Portrait of a nation: Aisha Al Mamari

Aisha Al Mamari adapts traditional galabiehs and abayas, creating a series of well-loved designs worn by sheikhas and many others. She says she inherited the skills from her mother.

Aisha Al Mamari inherited her skills, techniques and inspiration from her mother, becoming one of the best-known abaya designers in the UAE. She has clients all over the region. Pawan Singh / The National
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FUJAIRAH // A passion for tradition and her mother’s inspiration have played a major role in making Aisha Al Mamari one of the country’s best-known abaya designers.

She managed to transform the regular abaya look into something more stylish, by creating innovative designs with trendy colours and styles, calling her own label – Stylish. The 34-year-old started her journey into fashion and designing in 1995, watching her mother working with an old sewing machine.

“I inherited my skills and techniques from my mother,” she said. “Her passion had affected us all, she used to design and sew our own clothes with her old sewing machine, she was talented so we became talented too.

“My elder sister is brilliant in sketching and she helps me in drawing my designs. We started in 2008, weaving traditional textures and patterns on scarves and selling them to relatives and friends,” Ms Al Mamari said.

She designed her first abaya in 2010 and with the support and encouragement of her family, she established her boutique, using her bachelor’s degree in business management to successfully run the business.

“I designed my first abaya in 2010. I remember that day when I went to Dubai to buy the fabric without telling anyone and secretly I took it to the tailor and gave him directions on how to sew it, adding some multicolour Indian patterns.

“When it was ready I showed it to my family. They were so proud and surprised and encouraged me to show it to friends, to see what their reaction would be. So I posted it on a social-media group and everybody loved it and within an hour I had 10 orders requesting the same abaya,” she said.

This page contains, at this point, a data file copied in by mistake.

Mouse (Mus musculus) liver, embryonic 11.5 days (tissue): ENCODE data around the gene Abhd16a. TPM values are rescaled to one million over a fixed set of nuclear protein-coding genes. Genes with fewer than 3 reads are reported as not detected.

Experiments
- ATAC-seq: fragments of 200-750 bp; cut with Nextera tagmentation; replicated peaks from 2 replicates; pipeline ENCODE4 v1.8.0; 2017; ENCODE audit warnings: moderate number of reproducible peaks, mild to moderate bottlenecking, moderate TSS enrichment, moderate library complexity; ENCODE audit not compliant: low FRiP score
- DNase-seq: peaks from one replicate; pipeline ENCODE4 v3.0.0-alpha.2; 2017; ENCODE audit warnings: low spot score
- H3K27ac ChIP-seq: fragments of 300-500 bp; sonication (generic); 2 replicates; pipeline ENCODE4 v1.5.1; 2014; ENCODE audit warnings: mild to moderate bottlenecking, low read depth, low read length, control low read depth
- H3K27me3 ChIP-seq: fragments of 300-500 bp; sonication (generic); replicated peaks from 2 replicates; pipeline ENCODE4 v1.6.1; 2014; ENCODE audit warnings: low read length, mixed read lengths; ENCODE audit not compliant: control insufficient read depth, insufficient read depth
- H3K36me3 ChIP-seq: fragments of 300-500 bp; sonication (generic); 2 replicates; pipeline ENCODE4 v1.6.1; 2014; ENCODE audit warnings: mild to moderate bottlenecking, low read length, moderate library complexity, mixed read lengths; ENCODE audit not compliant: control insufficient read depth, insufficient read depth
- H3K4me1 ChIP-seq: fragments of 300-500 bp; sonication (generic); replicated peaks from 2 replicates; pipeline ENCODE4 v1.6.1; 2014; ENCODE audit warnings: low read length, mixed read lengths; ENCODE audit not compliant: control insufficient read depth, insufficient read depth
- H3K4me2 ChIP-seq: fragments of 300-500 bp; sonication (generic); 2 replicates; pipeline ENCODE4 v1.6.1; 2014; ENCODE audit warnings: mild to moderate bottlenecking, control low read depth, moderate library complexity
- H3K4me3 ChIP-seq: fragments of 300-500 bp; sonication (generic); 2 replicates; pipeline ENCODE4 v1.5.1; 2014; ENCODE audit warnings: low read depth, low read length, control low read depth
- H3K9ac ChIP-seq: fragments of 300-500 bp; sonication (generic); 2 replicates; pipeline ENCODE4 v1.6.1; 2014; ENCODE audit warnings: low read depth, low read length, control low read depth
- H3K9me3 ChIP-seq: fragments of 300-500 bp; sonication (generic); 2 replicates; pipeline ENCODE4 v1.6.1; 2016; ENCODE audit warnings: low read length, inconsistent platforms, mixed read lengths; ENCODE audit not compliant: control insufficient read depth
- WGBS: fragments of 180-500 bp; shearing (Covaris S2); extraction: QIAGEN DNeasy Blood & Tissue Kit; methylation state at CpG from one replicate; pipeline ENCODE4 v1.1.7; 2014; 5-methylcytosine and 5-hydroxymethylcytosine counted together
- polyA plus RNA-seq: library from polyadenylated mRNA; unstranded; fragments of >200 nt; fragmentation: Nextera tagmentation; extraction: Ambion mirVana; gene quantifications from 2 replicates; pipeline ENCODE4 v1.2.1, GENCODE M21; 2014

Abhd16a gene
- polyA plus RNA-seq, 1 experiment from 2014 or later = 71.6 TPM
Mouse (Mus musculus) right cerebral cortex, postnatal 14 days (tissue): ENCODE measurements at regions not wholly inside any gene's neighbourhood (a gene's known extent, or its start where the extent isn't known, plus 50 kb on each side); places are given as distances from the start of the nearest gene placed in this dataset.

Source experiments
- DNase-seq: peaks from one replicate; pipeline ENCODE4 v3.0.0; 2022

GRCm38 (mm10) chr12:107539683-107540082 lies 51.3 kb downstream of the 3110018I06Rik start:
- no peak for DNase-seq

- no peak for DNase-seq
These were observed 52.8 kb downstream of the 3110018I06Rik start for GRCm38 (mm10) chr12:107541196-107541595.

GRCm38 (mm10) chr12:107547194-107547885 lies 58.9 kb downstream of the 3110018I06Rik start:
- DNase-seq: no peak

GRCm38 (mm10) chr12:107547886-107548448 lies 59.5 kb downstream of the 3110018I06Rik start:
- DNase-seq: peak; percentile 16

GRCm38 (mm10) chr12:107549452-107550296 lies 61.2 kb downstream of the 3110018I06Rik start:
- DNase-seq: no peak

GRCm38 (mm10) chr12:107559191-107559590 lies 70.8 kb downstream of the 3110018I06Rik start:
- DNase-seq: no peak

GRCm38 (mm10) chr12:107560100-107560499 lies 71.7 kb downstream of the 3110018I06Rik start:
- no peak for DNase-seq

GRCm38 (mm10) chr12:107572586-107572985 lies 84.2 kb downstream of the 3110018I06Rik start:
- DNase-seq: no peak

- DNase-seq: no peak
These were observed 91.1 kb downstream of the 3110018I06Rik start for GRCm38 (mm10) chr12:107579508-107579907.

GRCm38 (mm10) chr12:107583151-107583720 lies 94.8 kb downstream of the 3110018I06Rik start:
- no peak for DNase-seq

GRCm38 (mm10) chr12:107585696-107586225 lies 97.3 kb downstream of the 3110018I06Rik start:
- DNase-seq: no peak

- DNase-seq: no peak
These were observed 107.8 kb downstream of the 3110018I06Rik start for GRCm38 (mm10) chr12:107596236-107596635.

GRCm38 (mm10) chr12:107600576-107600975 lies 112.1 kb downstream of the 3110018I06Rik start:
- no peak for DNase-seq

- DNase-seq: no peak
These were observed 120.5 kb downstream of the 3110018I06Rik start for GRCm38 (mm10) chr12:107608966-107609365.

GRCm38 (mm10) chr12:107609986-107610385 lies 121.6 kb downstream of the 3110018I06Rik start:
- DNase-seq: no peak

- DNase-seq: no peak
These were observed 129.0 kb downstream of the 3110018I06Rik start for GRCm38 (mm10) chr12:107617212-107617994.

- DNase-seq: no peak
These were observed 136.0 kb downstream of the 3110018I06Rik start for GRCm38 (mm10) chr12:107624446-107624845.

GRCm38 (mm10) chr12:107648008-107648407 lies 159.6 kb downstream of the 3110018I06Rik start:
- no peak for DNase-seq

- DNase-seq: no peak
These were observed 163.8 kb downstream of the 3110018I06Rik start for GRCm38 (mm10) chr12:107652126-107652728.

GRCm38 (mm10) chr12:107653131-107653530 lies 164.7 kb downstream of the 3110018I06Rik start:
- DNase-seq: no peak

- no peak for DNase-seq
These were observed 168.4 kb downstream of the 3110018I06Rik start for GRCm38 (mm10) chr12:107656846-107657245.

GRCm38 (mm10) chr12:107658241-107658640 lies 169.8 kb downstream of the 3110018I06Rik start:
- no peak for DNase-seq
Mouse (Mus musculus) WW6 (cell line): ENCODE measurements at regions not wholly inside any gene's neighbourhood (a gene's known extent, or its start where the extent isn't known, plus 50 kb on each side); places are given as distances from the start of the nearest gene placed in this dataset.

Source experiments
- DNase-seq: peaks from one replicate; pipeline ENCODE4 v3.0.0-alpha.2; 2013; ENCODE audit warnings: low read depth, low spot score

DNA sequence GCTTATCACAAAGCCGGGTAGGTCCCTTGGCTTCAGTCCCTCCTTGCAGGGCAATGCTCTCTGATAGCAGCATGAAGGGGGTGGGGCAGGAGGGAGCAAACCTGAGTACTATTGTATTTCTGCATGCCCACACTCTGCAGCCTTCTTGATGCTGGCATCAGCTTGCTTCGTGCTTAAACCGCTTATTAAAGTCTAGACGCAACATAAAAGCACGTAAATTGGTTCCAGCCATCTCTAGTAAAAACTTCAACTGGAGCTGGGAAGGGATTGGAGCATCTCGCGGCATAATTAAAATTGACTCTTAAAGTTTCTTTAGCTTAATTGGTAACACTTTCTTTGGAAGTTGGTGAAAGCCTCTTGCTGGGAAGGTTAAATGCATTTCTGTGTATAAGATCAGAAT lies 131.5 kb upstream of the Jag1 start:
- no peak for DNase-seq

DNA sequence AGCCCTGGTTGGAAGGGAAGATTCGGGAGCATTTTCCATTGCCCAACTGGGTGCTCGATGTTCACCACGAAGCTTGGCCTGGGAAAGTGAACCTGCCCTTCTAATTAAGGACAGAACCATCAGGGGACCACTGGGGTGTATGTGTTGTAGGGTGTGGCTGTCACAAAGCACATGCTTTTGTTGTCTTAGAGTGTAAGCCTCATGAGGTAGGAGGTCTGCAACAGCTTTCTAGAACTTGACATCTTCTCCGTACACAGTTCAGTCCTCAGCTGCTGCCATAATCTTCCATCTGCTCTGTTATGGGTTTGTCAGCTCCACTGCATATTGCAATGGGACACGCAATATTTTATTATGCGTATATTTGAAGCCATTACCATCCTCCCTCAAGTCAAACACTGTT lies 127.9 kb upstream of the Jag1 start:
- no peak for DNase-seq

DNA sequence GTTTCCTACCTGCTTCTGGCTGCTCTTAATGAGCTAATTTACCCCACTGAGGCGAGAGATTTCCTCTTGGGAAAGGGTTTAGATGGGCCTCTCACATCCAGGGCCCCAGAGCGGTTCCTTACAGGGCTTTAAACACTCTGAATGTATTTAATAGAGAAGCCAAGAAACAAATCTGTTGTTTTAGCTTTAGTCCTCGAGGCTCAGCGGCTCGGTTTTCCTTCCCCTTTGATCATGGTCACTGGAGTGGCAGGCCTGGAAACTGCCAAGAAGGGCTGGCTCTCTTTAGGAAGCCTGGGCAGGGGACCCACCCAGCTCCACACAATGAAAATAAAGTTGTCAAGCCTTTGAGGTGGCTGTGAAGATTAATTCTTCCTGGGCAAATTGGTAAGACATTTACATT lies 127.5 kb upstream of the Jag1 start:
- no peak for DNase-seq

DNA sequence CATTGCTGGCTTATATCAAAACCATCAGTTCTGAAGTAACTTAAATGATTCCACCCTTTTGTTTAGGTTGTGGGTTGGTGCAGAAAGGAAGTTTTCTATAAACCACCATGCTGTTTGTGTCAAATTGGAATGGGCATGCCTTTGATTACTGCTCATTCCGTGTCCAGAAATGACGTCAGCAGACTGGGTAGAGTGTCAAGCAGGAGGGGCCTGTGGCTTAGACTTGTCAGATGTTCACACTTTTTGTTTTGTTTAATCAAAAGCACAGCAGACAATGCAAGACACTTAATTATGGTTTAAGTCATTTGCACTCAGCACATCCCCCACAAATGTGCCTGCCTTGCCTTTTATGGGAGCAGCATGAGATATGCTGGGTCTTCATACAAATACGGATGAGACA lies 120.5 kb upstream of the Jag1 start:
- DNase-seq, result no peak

Ms Al Mamari’s journey has not always been smooth.

“I had some difficulties in finding a good tailor who could handle my many orders. Once a tailor stole my designs. That affected my business. But after that, I managed. I hired six new tailors and am planning to add two more to work with me in the boutique, to fix the size of the abaya or galabieh on the same day, instead of postponing it to the next day.

“I had another issue with the high rates for renting exhibition booths. The rent used to be between Dh2,500 and Dh5,000, but now it costs Dh15,000 and sometimes Dh30,000. I share a booth with other Emirati designers to split the rent,” Ms Al Mamari said.

Now her customers – from Qatar, Oman, Kuwait, Bahrain and the UAE – must place orders in advance to get their hands on one of her abayas or galabiehs, especially during Ramadan and Eid.

“I design and launch five collections each year. What characterises my designs is that I use unique fabrics for each season and occasion, I also use handmade patterns and mix different colours.

“I have customers from all the GCC countries. Sheikhas, actors and TV presenters love and own my designs. I also participate in many exhibitions, abroad and at home,” she said.

She plans to open a branch in Abu Dhabi soon.

rhaza@thenational.ae